Here in the south, the story of our Nation’s space exploration can be seen all along the long corridor from Texas to Florida. Johnson Space Center, and its wonderful youth camps, museum and rocket center, in Texas documents America’s love affair with space even today; Stennis Space Center, which shoulders Louisiana and lower Mississippi recalls the role that New Orleans played in the success of the Space Shuttle; Huntsville, affectionately known as Rocket City, plays up the image of Americans as adventurers pushing the limits of rocket technology; and of course, Kennedy Space Center in Florida is the culmination of fifty plus years of America’s obsession with winning the Space Race.
We have made our upper atmosphere a nearby laboratory, built telescopes to the stars, and explored the nooks and crannies of our lunar neighbor. But there is one nearby body that beckons Mankind to explore — The Red Planet.
Imagine a gumbo made of Steampunk, Mars exploration, Amerithrash “dudes on a map” and chaotic excitement, and European card and resource driven strategy. What is that wonderful smell emanating from the gumbo pot? Why it is Mission: Red Planet (second edition), of course!
Designed by the Board Game Brunos, Bruno Cathala and Bruno Faidutti, Mission Red Planet, Second Edition (2015), is a reimagining of their earlier release. By all accounts, the new edition is tighter, with better components, and a more streamlined experience. The game accommodates two to six players, although I think four to six players is the sweet spot, and plays in about 90 minutes.
If you have played Citadels (CITADELS!!!!!!!), and your game group finds that its card driven play lacks a little excitement, then Spice it up! with this area control and hand management blast fest.
If you are familiar with the mechanics of Libertalia, the run away hit by Paolo Mori, then the basic concepts of Mission Red Planet will be easy for you. In Mission, you control a team of specialists aiming to extract needed materials from Mars in the hopes of successfully colonizing the planet. Your team will have secret missions through random card draws that can increase your victory point total if you play your specialists right. Your goal will be to launch your astronauts on waiting rockets to Mars, while playing cards to create havoc on your opponents. There is limited space on each rocket, and you are never really sure when the rockets will blast off, so there is a lot of randomness and chaos balanced intricately with strategic decisions on when to put your specialists in play.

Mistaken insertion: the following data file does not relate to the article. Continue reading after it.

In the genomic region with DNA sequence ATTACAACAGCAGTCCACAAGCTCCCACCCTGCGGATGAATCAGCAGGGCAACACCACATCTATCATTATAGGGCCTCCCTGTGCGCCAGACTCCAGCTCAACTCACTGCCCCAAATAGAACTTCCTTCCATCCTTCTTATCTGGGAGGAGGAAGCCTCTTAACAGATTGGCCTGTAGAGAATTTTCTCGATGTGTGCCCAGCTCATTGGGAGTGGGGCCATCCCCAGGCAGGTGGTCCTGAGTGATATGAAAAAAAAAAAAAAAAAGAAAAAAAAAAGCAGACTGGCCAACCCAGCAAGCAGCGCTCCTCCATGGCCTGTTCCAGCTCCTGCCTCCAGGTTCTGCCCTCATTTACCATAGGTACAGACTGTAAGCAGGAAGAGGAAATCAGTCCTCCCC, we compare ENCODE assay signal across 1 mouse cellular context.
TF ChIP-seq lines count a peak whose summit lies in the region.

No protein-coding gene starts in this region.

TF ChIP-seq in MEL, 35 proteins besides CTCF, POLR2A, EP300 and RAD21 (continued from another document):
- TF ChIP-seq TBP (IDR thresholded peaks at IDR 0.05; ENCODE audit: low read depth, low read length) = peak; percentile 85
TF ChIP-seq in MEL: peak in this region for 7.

The components are top-notch. There seems to be oodles of fun little astronaut miniatures, all in various bright colors. The board and card art are all full of steampunk references, and the turn “clock” might be the best turn based mechanism I have ever seen. It really looks like something out of a Jules Verne novel, and adds to the flavor of the game. The components really help carry the theme.
Some games are all about brain burning strategy, and some games have “fun” written all over them. Mission Red Planet reminds me a little of Robo Rally, in that the blast off mechanic, limited space, and gotcha style of playing specialists all create hilarious moments when one of the teams’ well-laid plans backfires by the play of a card. This is definitely a game where it helps to have a good sense of humor.
I love Libertalia, but I admit that it is a challenging game to explain to new players. The fact that there are so many different cards, and an intricate puzzle of timing on the actions, makes it tough to introduce to my friends that are new to the hobby. I have not yet broken out Mission Red Planet with inexperienced board gamers, but the rainbow colors, smaller hand size, and easy to understand mechanics lends me to believe this will be much easier to teach.
So, if your game group loves a well seasoned blend of light-hearted backstabbers, chaos, and a healthy dose of strategy all mixed together, then blast off to your friendly local game store and get you some Mission Red Planet. This is a game that any group would love, from family gamers to casual players to your regular game night. There is something in this game for each group. I give this three out of five cayenne peppers!
Until next time, Laissez les bon temps rouler!